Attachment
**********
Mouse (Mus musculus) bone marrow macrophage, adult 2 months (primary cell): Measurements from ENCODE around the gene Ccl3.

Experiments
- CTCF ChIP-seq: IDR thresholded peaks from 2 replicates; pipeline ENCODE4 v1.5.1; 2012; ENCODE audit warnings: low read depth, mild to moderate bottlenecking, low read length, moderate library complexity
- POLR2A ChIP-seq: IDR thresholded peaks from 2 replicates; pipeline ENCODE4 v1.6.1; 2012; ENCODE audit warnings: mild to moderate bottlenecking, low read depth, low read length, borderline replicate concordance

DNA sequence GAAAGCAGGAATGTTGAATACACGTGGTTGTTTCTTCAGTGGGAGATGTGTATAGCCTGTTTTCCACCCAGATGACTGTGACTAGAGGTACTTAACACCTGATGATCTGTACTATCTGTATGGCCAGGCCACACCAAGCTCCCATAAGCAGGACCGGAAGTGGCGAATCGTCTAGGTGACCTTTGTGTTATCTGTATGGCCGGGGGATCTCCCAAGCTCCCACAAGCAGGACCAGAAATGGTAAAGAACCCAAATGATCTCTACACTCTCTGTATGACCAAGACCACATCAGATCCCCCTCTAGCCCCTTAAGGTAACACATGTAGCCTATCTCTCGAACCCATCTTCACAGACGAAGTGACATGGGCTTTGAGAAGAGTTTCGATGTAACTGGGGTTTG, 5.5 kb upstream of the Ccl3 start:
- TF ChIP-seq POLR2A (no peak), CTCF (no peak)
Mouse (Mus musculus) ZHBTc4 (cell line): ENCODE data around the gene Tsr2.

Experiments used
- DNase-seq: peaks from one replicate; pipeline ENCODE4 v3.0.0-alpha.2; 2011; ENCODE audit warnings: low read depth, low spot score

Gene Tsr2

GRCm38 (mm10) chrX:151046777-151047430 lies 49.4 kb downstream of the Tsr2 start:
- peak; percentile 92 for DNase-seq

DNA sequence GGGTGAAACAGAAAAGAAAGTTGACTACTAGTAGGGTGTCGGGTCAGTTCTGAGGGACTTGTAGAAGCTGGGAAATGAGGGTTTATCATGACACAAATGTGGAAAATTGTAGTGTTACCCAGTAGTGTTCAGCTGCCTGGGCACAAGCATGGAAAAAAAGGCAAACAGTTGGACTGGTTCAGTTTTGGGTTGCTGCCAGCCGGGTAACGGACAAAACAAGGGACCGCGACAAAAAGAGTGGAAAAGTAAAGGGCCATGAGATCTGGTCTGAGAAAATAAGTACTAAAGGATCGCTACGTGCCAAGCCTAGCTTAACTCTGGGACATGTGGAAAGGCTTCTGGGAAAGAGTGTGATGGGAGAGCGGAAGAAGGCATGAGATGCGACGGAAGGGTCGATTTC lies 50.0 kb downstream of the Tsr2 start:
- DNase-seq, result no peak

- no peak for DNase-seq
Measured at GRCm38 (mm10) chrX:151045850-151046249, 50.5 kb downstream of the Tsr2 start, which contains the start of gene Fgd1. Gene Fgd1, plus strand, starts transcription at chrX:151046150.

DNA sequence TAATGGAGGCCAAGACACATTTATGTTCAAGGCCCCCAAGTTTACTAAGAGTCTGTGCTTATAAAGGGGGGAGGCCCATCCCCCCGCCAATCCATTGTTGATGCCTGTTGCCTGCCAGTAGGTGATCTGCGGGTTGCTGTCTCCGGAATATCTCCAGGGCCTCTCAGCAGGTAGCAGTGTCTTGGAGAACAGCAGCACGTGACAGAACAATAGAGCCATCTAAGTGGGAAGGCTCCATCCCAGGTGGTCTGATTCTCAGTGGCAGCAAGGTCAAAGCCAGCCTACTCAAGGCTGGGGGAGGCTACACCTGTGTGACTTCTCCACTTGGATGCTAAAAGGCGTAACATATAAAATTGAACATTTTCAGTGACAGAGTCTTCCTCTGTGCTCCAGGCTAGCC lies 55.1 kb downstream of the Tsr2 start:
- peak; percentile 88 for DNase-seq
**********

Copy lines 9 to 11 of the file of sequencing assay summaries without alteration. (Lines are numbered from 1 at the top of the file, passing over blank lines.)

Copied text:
- DNase-seq: peaks from one replicate; pipeline ENCODE4 v3.0.0-alpha.2; 2011; ENCODE audit warnings: low read depth, low spot score

Gene Tsr2

GRCm38 (mm10) chrX:151046777-151047430 lies 49.4 kb downstream of the Tsr2 start: